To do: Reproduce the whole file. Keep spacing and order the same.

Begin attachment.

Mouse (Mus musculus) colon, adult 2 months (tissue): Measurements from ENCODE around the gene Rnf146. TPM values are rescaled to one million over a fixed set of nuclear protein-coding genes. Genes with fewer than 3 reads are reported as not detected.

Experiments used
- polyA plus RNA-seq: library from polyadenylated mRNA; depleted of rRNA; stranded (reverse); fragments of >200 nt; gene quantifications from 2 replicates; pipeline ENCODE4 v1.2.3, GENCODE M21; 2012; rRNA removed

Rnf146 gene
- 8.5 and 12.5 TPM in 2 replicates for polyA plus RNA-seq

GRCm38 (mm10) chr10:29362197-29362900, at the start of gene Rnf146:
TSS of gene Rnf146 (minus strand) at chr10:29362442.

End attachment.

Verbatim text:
Mouse (Mus musculus) colon, adult 2 months (tissue): Measurements from ENCODE around the gene Rnf146. TPM values are rescaled to one million over a fixed set of nuclear protein-coding genes. Genes with fewer than 3 reads are reported as not detected.

Experiments used
- polyA plus RNA-seq: library from polyadenylated mRNA; depleted of rRNA; stranded (reverse); fragments of >200 nt; gene quantifications from 2 replicates; pipeline ENCODE4 v1.2.3, GENCODE M21; 2012; rRNA removed

Rnf146 gene
- 8.5 and 12.5 TPM in 2 replicates for polyA plus RNA-seq

GRCm38 (mm10) chr10:29362197-29362900, at the start of gene Rnf146:
TSS of gene Rnf146 (minus strand) at chr10:29362442.